In all my crisscrossing of campus, it had never really occurred to me to sit down in front of the Beinecke and stare at its marble tiles for two hours. Yet this past Sunday night, accompanied by a crowd of onlookers, I found myself doing just that.
What had brought us there? “Lux: Ideas through Light,” a series of towering images and graphics projected onto the facade of the Beinecke and symbolizing Yale’s history and research. As the night wore on, luminescent DNA helixes gave way to an explosion of multicolored dots and a tour of the galaxy. Between each segment was a minute-long sequence in which each of the Beinecke’s tiles displayed a different idyllic image of campus: a true celebration of Yale.
And according to those involved, celebrating Yale was a primary intention. Five undergraduates organized the exhibition in conjunction with the Dean’s office: Emily Bosisio ’16 and Laurel Lehman ’17 produced it, while the gifted lighting designers Asher Young ’17, Doug Streat ’16 and Eli Block ’16 curated it. The exhibition was made up of short segments of no more than four minutes, designed by students from across the University who worked with researchers to graphically represent elements of the researchers’s work.
I wish I had been able to see how these collaborations had happened, and for a long time, I wished I had been given a program. At an exhibition where the goal was to take advanced research and make it accessible to the masses, a little explanation was sometimes needed.
But Lux had anticipated as much. Digital programs synced to the live display were available on small screens throughout the plaza, informing viewers of who had designed the current projection and what it symbolized.
Even though I didn’t understand “the point” of each segment, Lux was nonetheless one of the most enjoyable evenings I have had at Yale. It was more than just an exhibition of talent. It was an experience.
Technically, Lux was flawless. I had seen nothing like it. There was one moment where the projection showed bouncing dots trapped inside each individual tile, and another where the squares of a huge Rubix cube perfectly aligned with the Beinecke’s marble squares. Coming from a theater background, I can tell you that getting light cues correct is difficult. Yet I doubt that the curators had the option of running tests until they got it right — projections on to Beinecke in the middle of the day would hardly go unnoticed. Ensuring that much accuracy without multiple rehearsals astounded me. But my experience was not limited to appreciating the incredible talent on display.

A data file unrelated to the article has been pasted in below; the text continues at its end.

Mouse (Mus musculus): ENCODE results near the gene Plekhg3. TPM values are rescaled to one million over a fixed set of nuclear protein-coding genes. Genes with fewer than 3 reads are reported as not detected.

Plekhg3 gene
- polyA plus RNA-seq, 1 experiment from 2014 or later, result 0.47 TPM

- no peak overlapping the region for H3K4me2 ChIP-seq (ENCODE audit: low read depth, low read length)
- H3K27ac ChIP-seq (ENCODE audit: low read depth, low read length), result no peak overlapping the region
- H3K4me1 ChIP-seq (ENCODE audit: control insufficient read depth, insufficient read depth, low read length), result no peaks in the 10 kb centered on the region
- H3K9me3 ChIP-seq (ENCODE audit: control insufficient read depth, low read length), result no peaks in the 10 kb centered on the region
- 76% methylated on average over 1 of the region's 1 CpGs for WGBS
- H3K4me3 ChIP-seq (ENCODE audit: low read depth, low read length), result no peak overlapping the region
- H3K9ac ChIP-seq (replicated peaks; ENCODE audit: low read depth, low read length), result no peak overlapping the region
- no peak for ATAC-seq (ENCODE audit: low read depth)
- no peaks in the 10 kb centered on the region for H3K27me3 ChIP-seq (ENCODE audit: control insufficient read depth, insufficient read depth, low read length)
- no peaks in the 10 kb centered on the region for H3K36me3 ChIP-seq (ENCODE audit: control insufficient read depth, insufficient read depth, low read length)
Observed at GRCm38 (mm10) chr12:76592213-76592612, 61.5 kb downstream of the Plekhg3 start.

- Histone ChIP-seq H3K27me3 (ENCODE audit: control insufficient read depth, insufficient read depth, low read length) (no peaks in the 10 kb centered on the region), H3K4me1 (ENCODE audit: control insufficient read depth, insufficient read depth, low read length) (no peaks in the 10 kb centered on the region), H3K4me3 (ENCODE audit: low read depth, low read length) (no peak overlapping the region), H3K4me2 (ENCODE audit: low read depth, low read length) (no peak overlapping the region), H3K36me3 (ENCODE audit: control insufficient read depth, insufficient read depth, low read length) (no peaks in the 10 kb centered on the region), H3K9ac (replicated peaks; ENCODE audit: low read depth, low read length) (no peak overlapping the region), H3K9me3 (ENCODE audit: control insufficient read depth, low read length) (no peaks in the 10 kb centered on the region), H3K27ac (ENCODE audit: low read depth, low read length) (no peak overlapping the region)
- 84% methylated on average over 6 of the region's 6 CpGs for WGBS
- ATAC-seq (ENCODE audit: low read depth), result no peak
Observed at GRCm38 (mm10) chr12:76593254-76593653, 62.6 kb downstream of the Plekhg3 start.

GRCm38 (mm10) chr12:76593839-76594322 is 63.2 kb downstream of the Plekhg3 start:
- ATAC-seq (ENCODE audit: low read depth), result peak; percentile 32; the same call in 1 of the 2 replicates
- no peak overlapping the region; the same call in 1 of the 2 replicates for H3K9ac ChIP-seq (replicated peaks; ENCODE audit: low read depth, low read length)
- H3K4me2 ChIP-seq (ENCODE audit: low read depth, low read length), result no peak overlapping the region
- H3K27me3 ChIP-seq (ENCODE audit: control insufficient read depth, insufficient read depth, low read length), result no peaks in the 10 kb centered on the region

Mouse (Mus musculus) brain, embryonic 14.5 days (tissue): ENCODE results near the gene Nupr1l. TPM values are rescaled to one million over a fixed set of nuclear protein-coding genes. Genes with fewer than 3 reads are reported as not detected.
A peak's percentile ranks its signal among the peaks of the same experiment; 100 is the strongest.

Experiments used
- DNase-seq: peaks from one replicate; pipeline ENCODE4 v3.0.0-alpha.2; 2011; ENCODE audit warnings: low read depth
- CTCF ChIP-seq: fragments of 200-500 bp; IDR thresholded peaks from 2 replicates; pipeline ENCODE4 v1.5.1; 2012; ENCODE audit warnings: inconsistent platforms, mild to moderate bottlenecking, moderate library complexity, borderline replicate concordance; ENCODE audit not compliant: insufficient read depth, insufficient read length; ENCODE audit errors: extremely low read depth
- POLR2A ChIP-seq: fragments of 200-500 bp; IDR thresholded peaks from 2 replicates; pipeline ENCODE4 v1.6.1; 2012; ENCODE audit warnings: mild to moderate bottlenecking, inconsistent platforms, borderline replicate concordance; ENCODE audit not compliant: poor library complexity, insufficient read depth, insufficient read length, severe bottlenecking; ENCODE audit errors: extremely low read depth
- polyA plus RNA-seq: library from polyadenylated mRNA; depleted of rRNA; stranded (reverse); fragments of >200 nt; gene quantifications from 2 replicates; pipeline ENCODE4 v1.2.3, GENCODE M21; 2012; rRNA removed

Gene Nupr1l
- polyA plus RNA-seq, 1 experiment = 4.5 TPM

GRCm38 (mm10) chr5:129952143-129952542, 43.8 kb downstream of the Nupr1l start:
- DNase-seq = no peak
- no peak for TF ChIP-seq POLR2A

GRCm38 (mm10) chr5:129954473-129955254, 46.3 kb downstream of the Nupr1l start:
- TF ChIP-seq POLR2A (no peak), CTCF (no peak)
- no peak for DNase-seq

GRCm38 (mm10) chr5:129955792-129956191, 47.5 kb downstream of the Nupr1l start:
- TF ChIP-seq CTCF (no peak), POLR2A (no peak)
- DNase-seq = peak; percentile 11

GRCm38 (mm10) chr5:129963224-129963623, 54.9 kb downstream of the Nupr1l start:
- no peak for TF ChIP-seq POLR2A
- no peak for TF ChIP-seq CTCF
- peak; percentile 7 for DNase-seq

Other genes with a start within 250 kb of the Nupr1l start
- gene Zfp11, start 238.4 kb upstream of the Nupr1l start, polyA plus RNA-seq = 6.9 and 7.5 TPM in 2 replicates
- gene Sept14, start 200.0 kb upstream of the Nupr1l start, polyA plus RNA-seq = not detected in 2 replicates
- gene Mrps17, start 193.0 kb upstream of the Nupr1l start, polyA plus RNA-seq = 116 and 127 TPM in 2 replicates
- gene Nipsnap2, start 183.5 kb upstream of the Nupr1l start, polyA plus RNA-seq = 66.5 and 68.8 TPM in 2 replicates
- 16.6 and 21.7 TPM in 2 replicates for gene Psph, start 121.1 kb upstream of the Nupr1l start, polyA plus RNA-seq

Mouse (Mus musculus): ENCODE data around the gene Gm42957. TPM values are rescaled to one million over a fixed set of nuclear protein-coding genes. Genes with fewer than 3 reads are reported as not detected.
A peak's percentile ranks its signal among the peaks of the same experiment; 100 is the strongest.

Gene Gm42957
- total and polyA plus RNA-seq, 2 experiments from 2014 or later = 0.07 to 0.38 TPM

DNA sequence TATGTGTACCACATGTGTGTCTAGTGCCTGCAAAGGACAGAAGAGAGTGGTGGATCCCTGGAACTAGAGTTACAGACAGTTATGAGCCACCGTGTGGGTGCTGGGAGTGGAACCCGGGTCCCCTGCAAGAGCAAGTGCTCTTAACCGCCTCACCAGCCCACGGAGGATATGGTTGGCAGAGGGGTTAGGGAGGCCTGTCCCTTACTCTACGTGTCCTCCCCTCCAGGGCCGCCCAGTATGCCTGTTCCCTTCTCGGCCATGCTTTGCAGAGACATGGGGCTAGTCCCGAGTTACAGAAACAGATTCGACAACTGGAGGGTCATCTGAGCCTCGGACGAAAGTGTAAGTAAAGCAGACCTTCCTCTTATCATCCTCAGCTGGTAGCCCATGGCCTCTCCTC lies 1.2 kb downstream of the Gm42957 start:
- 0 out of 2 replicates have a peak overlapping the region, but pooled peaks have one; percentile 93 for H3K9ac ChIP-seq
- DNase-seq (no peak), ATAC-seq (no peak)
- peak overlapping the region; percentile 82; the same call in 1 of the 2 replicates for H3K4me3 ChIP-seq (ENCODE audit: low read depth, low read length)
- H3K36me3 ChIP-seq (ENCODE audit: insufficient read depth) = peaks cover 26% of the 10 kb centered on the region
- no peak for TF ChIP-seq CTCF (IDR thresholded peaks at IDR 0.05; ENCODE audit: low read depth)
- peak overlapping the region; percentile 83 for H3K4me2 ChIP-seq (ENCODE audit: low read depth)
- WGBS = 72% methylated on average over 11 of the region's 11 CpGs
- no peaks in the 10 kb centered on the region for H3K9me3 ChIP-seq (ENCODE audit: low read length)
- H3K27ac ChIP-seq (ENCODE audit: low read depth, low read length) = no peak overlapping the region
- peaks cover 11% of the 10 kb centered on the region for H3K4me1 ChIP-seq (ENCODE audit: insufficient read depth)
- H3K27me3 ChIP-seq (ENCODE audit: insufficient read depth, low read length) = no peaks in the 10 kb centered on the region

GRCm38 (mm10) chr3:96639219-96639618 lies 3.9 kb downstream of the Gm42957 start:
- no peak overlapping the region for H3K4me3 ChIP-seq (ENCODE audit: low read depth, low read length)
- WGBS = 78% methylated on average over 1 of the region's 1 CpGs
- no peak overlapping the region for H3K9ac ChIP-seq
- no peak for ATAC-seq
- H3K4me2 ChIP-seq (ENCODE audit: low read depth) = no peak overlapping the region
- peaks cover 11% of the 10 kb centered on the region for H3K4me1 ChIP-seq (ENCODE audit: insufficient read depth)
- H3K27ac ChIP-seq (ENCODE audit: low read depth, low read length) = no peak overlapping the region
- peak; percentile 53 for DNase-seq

I was once told that art connects people. For a long time, though, this confused me, because art had always appeared to be a solitary experience. Yet Lux invited people to experience art together. Few people arrived at Lux alone, and if they did, they were bound to see someone they knew. Just as the creation of Lux demonstrated collaboration across different parts of the University, the audience was also a cross section of the Yale community.
When I stood up on Sunday night, having sat through the entire two-hour-long show, it saddened me to know that on Monday the projections would stop. But I knew that I had witnessed something truly special.
If you didn’t get the chance to stop by, I’m sorry, but you missed out. Instead of moping, though, you should join the large group of people asking Lux when they’ll be doing it again.